Mac and iOS apps stealing user data — an enterprise take
Reports claiming numerous apps distributed through Apple’s App Store are secretly exfiltrating user data should be an alarm call to enterprise CIOs. It signals a new battlefront in the eternal enterprise security wars.
The enterprise risk of personal data
On the surface, the data being extracted is kind of … personal, such as location and browser histories. Information like that provides additional insight into what individual users are up to. Why should that concern an enterprise?
That’s a rhetorical question, of course. Most enterprise security professionals recognize that any form of data exfiltration poses an overall challenge.
The security environment is becoming increasingly complex. And criminals are getting better at combining data from multiple sources to identify targets, identify individuals, and turn this knowledge into cold hard cash.
We also know that as Apple makes its platforms more secure, criminals who still choose to target the platform are becoming much more sophisticated.
They will even pay $15 for Apple ID data, and there is a huge market in preconstructed phishing and hacking tools online. A Malwarebytes survey earlier this year claimed malware attacks on Macs climbed 270 percent in 2017.
Upgrade threat intelligence
Wickie Fung of Palo Alto Networks has warned: “Enterprises must insist on complete pervasive security visibility in their environment, including users, applications, data and threats.”
Staff must be educated about the risk of installing unapproved apps.
Enterprises must put procedures and protocols in place to protect against installation of data exfiltrating apps – in doing so, they must also recognize that users will turn to third-party apps that do things more efficiently than those the organization provides, and they should subject those apps to swift security analysis.
It is also important to check if existing threat intelligence systems are capable of identifying instances in which rogue apps are covertly stealing data.
The recently identified apps tend to parcel up the data they take to upload to remote servers – threat intelligence systems must recognize such transactions.
The risks are real
Phishing attacks are much more effective if they are precisely targeted according to user habits – and users are still the weakest link in the security chain.
Criminals understand (as did Cambridge Analytica) that the value of data extracted from multiple data stacks far outweighs that held inside any single stack. Analytics systems enable such data to be identified and weaponized.
There’s money in these practices, and the potential to find information that helps infiltrate otherwise robust computing systems, as a recent College of Behavioral & Social Sciences cybercrime study found.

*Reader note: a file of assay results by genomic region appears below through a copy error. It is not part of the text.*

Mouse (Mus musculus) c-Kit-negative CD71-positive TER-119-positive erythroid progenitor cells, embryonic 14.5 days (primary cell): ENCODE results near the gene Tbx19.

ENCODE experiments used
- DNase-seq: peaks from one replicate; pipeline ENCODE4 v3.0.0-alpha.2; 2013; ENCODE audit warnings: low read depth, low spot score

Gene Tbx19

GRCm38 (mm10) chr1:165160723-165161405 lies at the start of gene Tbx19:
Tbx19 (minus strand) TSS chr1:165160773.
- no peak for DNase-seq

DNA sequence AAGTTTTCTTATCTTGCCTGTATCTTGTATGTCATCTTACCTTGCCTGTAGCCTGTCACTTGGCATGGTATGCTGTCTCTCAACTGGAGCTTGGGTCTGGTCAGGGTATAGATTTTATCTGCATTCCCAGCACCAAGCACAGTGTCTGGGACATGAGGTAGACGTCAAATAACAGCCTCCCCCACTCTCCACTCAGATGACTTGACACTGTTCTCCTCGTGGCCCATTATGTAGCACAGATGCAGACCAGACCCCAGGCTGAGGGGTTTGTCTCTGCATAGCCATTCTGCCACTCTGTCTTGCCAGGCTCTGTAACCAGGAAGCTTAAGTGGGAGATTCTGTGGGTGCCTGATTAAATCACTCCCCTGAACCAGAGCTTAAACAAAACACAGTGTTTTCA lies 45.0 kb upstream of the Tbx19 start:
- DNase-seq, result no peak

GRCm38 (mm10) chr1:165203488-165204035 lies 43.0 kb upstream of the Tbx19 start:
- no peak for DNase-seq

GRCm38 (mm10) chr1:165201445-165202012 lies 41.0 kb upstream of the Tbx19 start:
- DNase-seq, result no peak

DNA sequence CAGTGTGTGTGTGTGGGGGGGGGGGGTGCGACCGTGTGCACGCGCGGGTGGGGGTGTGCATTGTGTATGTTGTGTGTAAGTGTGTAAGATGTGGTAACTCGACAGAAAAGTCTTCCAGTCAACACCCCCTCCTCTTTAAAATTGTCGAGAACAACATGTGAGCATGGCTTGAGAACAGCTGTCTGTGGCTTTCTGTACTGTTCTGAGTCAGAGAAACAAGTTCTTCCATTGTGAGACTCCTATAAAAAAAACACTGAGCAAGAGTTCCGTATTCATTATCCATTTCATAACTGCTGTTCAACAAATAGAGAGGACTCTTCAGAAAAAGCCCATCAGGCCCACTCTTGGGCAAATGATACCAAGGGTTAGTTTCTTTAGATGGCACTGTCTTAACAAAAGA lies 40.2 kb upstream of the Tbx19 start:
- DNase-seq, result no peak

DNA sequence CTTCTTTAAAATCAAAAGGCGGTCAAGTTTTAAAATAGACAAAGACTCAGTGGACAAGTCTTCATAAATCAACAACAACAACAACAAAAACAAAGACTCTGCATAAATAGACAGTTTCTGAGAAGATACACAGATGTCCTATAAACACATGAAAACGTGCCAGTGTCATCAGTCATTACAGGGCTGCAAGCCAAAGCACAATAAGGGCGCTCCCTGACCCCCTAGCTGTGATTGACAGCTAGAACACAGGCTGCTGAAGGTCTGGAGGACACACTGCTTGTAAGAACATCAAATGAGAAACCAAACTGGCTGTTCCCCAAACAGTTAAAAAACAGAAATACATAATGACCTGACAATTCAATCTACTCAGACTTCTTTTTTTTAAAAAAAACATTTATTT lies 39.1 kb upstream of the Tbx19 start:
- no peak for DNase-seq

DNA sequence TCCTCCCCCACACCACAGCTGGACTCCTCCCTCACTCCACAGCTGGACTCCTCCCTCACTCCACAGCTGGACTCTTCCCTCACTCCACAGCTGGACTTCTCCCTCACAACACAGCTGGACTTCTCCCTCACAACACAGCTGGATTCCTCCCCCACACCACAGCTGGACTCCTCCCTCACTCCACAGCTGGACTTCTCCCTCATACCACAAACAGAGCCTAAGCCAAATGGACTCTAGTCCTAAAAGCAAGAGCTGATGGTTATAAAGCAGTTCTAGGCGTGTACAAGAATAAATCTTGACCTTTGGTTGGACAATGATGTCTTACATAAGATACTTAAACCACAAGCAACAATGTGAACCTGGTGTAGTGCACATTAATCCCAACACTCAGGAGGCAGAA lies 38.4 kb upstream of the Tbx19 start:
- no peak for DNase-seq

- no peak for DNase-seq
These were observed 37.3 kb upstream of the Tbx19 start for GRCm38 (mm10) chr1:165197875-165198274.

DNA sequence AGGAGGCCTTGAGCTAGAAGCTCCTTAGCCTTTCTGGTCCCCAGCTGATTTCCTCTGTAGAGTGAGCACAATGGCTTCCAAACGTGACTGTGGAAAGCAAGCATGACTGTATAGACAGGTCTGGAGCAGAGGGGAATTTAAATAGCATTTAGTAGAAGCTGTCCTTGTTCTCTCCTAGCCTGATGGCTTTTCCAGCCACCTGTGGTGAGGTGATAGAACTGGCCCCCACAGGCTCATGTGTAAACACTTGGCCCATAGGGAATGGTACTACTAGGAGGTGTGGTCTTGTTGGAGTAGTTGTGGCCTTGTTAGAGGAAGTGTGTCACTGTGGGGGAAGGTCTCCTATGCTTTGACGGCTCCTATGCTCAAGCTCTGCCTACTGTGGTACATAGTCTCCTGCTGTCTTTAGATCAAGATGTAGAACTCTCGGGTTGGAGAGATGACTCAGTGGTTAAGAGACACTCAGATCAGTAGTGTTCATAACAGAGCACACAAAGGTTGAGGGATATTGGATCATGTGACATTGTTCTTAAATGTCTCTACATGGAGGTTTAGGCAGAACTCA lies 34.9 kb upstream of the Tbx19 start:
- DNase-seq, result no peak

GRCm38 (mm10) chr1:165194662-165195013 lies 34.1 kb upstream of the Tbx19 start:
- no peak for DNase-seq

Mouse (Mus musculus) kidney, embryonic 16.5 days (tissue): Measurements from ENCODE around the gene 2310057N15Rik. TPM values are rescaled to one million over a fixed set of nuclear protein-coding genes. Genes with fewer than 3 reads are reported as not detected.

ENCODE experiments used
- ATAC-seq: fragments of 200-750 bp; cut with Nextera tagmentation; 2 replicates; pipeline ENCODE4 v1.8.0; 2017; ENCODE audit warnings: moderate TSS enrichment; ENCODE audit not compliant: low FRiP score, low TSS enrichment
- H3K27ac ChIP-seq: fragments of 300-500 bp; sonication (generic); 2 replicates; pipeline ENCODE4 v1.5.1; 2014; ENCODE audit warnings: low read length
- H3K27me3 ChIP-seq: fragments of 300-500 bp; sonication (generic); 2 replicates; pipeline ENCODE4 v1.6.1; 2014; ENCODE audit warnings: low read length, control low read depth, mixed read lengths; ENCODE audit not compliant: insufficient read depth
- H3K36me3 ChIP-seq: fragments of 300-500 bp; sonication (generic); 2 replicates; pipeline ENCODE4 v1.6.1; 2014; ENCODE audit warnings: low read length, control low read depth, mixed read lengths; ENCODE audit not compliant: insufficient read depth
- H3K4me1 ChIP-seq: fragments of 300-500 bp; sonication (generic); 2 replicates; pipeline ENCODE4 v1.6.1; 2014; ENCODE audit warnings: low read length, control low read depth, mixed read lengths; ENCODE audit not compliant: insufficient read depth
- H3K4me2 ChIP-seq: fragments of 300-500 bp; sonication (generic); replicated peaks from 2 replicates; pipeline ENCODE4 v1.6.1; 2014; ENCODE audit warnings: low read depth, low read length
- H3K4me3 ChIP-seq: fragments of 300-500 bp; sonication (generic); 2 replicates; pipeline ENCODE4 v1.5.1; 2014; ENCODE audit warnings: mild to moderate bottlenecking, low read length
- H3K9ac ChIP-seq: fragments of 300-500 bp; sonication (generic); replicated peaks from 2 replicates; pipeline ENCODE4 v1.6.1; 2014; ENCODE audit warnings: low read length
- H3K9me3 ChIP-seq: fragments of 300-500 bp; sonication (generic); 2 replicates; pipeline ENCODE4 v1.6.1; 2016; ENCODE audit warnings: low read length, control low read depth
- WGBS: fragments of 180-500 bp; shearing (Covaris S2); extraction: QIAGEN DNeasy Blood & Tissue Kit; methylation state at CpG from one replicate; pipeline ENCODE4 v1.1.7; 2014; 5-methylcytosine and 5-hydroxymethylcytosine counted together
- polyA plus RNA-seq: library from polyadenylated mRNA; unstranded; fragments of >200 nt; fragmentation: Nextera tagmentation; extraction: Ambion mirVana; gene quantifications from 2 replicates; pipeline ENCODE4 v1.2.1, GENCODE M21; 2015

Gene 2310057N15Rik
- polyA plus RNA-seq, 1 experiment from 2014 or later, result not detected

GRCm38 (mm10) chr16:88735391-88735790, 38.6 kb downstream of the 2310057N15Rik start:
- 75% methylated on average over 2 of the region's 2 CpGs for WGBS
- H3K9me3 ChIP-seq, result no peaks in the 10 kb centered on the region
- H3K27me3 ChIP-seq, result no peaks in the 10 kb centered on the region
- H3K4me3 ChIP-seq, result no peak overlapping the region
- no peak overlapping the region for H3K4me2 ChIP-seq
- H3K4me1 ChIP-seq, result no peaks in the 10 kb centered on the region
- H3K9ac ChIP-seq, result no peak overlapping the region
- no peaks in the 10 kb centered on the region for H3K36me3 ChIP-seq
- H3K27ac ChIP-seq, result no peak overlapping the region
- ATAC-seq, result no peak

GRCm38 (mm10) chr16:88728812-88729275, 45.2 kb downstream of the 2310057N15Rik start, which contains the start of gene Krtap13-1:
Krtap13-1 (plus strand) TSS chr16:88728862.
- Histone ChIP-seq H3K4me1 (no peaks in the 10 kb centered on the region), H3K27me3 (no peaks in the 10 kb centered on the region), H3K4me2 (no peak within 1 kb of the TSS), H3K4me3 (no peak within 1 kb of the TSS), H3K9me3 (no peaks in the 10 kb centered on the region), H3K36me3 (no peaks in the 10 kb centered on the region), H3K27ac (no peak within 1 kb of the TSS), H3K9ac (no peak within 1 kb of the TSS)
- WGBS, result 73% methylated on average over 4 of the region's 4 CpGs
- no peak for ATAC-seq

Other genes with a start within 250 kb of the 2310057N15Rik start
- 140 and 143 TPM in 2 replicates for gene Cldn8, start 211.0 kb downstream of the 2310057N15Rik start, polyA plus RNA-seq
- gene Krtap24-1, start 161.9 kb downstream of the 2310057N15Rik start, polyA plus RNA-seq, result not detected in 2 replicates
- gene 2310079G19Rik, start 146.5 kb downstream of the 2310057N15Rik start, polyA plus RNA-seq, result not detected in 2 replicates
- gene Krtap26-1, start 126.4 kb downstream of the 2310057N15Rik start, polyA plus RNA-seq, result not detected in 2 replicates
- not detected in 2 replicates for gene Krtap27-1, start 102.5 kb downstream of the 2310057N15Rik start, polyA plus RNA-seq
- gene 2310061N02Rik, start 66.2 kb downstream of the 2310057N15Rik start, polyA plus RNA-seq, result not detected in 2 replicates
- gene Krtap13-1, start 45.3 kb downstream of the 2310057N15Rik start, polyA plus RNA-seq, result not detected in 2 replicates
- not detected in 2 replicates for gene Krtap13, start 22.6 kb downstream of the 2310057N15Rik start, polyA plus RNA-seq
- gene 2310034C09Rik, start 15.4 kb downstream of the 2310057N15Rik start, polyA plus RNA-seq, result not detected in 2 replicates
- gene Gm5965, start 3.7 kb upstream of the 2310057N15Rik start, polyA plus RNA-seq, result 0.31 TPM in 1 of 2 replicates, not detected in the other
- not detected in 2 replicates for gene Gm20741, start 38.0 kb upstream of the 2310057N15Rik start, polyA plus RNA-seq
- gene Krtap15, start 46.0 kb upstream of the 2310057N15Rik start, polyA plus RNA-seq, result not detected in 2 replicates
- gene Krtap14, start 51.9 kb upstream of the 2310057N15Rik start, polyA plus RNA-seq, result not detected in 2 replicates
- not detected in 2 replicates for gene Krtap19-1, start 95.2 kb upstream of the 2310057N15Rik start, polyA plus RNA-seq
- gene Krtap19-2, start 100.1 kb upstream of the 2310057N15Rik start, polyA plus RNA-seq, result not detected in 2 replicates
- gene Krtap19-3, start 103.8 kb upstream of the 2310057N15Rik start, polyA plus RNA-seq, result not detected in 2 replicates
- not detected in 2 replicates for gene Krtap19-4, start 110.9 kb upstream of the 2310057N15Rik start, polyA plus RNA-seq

Information concerning a target’s browsing habits can become a malware-infested message designed and personalized to that user, increasing the chance of successfully infecting the end user’s machine to place an exploit that becomes critical to undermining enterprise security.
While it seems way too convenient that these revelations concerning a security flaw in the App Store model emerge just as Apple prepares to announce new mobile devices, it seems unwise to dismiss them.
It is also apparent that while the news tarnishes Apple’s security model, it’s inevitable other platforms will also experience covert data grabbing through otherwise innocuous apps.
Any responsible platform developer should already be taking robust steps to protect against this, including insistence that apps maintain strict (and transparent) data protection policy, as Apple now demands.
This stuff matters. All the apps recently identified as rogue by Malwarebytes, Sudo Security, and security researcher Patrick Wardle would (I think) have been breaking the new data privacy rules Apple now insists developers follow.
Not only that, but developers of those apps would have been required to take much more responsibility for any data they chose to exfiltrate, under Apple’s new rules.
Taking such information without securing a user’s express consent is absolutely forbidden.
Apple CEO Tim Cook has often stressed the position that “privacy to us is a human right, a civil liberty.”
These days, we should all recognize that the price of protecting such rights is eternal vigilance.
Honey traps for the rest of us
The apps engaged in these practices should be seen as honey traps:
Adware Doctor, for example, promises something users want – to eradicate unwanted advertising online, but it fails to inform them that it will grab browser histories to covertly send to unknown servers based in China.
The fact that the app was one of the top apps distributed at the App Store adds another layer of risk. We’ve all learned that apps distributed through the store tend to be trustworthy. Apple must now apply much more strict security checks for any apps listed in the top 100 apps in any country at any store in future.
However, enterprise security chiefs must also educate users of this new emerging App Store risk and advise against installing any relatively obscure app on any enterprise device on any platform unless chosen from an approved list.
I mentioned gray IT: Users will use third-party solutions if they are better or easier to use than enterprise-provided apps. That means enterprise security teams must assess and verify the security of popular third-party apps used on their networks, as those apps will be used no matter how many memos are published. Best practice advice will be a far more effective response than top-down admonition against using such apps.
Keep on top of the latest security threats with the 2018 Threat Report.
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